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Video shows moment Air Force Two with Vice President Mike Pence on board strikes a bird while taking off : Air Force Two carrying US Vice President, Mike Pence was forced into an emergency landing on Tuesday night, September 22. : The plane was forced to return to a New Hampshire airport shortly after taking off for Washington D.C. after striking a bird when it flew into one of the engines. The incident was caught in a video. Officials with Manchester-Boston Regional Airport said in a statement: " Air Force 2 experienced a possible bird strike shortly after departure. Flight crew contacted the tower and returned to MHT safely." : The vice president and his staff ended up flying to Washington D.C on a cargo aircraft that the Secret Service uses to transport his vehicles during his travel. 📽: ABC7LA

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Officials with Manchester-Boston Regional Airport said in a statement: ” Air Force 2 experienced a possible bird strike shortly after departure. The flight crew contacted the tower and returned to MHT safely.”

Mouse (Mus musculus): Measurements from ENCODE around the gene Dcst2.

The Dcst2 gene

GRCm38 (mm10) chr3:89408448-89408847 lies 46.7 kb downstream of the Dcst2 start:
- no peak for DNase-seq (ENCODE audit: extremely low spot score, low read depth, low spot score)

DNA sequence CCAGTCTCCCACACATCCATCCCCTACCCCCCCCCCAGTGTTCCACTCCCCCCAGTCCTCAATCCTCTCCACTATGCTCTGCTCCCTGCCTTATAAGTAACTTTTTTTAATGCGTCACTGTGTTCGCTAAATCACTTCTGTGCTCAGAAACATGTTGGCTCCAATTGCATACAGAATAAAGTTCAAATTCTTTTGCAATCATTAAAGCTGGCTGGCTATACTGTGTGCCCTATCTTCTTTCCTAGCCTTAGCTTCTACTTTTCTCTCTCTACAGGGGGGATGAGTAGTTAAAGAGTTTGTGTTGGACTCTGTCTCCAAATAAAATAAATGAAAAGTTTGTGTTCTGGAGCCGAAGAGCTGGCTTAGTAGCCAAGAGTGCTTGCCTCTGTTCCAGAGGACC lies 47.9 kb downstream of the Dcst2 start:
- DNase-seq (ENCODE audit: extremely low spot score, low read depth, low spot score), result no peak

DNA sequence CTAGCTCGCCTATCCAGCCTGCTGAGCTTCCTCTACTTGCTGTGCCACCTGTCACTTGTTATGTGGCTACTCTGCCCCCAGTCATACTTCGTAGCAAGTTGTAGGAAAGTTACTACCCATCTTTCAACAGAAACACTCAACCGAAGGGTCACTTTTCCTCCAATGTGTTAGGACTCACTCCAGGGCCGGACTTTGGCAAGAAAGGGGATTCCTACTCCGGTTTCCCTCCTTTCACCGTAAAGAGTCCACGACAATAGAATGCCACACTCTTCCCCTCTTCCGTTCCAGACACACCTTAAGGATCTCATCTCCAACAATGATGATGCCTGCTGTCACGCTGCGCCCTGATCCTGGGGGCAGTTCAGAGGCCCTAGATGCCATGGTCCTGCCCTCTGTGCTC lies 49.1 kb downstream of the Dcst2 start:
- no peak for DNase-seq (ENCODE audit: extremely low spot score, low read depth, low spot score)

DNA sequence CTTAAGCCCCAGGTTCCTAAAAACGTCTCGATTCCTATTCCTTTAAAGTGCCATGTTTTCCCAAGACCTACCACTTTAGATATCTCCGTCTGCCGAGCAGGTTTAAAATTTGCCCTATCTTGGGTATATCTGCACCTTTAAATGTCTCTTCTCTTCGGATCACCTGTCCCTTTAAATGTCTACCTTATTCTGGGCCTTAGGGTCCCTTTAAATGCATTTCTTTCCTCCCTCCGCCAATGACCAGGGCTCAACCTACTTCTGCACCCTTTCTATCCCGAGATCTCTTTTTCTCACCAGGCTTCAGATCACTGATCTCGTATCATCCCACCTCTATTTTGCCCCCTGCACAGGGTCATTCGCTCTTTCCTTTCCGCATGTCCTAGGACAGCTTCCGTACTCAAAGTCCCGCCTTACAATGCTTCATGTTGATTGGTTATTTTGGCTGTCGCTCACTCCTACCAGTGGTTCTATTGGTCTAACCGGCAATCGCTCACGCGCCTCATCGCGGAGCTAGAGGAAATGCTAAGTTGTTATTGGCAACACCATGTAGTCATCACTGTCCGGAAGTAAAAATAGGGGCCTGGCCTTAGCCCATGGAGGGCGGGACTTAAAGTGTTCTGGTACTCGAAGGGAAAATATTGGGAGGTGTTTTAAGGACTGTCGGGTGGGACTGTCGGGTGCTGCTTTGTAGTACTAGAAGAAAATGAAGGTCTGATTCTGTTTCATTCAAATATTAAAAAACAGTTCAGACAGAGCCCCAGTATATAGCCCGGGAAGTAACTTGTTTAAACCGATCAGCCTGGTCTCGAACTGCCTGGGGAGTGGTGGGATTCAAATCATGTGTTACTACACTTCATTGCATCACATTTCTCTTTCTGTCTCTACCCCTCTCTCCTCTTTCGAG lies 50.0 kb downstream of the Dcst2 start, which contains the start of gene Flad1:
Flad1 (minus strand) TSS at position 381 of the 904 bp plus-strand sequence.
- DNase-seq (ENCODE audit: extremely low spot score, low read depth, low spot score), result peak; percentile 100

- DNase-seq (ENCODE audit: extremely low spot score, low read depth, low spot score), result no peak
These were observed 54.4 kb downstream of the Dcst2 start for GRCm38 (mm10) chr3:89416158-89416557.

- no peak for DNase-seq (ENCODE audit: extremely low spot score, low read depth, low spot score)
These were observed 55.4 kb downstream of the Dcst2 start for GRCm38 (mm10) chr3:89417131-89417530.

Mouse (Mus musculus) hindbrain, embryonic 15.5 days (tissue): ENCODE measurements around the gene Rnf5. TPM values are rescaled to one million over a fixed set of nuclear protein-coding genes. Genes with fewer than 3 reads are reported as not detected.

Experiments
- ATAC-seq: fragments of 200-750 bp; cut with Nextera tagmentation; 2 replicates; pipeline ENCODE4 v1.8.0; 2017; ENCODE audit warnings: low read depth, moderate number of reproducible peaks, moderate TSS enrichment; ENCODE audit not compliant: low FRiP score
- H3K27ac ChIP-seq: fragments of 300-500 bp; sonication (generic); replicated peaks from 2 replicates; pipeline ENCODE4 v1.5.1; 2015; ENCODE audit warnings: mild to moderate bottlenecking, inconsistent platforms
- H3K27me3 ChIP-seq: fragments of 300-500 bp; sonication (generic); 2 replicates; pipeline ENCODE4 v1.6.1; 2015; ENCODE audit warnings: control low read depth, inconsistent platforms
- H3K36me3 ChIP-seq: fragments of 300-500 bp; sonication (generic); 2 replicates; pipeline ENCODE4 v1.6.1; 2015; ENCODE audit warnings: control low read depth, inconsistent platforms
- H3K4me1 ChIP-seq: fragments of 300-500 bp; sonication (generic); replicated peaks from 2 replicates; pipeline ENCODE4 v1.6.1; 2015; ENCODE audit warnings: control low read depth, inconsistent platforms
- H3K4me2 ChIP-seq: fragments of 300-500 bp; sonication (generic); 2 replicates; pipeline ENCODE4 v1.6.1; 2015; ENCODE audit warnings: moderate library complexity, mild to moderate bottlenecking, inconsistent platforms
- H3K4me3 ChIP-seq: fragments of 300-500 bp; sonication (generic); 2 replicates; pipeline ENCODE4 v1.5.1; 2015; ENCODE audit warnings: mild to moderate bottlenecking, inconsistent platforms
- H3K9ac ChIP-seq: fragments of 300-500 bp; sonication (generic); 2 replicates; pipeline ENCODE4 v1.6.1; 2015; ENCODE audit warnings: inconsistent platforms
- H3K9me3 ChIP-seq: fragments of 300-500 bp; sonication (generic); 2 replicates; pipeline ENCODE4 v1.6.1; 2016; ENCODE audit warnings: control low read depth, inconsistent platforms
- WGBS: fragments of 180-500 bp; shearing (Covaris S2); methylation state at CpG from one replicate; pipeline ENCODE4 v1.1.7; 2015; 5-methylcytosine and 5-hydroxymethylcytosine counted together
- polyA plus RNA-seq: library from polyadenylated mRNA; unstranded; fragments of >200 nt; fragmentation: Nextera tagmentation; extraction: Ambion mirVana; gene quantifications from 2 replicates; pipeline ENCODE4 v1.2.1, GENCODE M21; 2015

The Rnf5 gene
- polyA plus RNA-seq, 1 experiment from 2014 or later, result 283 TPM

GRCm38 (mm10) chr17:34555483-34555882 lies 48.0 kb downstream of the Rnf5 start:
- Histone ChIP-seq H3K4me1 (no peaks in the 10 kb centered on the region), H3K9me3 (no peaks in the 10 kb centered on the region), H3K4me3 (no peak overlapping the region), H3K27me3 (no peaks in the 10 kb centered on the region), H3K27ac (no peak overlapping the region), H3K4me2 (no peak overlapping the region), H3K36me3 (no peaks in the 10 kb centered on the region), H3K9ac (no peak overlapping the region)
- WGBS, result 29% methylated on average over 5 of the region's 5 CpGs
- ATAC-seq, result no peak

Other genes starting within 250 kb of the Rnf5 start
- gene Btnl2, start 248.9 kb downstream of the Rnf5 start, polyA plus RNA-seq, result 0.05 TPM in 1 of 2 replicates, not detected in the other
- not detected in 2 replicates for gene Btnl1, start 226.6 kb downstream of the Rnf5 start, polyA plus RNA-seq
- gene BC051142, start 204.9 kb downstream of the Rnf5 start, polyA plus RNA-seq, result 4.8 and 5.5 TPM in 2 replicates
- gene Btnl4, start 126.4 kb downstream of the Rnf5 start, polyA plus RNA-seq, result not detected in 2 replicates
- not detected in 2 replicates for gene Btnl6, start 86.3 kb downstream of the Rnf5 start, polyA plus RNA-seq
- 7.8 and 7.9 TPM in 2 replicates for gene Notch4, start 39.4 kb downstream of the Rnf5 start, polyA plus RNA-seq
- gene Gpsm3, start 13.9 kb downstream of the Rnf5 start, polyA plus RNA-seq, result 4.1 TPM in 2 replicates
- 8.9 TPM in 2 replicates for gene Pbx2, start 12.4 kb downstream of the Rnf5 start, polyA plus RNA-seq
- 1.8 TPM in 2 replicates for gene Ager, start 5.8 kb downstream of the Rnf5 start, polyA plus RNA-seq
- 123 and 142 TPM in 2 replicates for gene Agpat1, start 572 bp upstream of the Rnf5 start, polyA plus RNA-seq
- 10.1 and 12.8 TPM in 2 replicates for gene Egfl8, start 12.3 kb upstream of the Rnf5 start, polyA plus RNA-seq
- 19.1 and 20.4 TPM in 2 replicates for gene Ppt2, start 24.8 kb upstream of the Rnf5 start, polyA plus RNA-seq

The vice president and his staff ended up flying to Washington D.C on a cargo aircraft that the Secret Service uses to transport his vehicles during his travel.

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Luis Suarez Joins Atletico Madrid In €6 Million Transfer

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Barcelona has confirmed that star player Luis Suarez, has joined Atletico Madrid after seasons in Camp Nou, which he scored 198 goals in 283 games for the club.

Atletico Madrid confirmed they will pay Barca €6 million (£5.5m/$7m) to sign the Uruguayan.

Suarez was linked with Juventus but abandoned the transfer after he was forced to go through a lengthy process of acquiring Italian citizenship.

While at Barca he won 13 trophies to become the club’s third-highest all-time goalscorer, only topped by Cesar and Leo Messi.

“FC Barcelona and Atletico Madrid have reached an agreement for the transfer of the player Luis Suarez. The Madrid club will pay FC Barcelona €6 million in variables,” the Catalan club announced.

Luis Suarez joins Atletico Madrid in ?6 million transfer

“FC Barcelona would like to publicly express their gratitude to Luis Suarez for his commitment and dedication and wishes him all the best for the future.”

Suarez joined Barcelona in 2014, where he went on to earn the Golden Shoe as Europe’s top scorer after scoring 59 total goals in 2015-16.

After arriving in August, new Barcelona head coach Ronald Koeman told Suarez he would not be in his plans for the upcoming season.